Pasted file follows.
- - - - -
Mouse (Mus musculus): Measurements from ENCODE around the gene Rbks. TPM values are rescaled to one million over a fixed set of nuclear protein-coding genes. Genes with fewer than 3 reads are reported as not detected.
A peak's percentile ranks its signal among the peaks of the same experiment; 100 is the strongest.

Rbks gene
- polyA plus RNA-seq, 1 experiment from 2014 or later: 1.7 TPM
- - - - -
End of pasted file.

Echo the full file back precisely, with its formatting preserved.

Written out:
Mouse (Mus musculus): Measurements from ENCODE around the gene Rbks. TPM values are rescaled to one million over a fixed set of nuclear protein-coding genes. Genes with fewer than 3 reads are reported as not detected.
A peak's percentile ranks its signal among the peaks of the same experiment; 100 is the strongest.

Rbks gene
- polyA plus RNA-seq, 1 experiment from 2014 or later: 1.7 TPM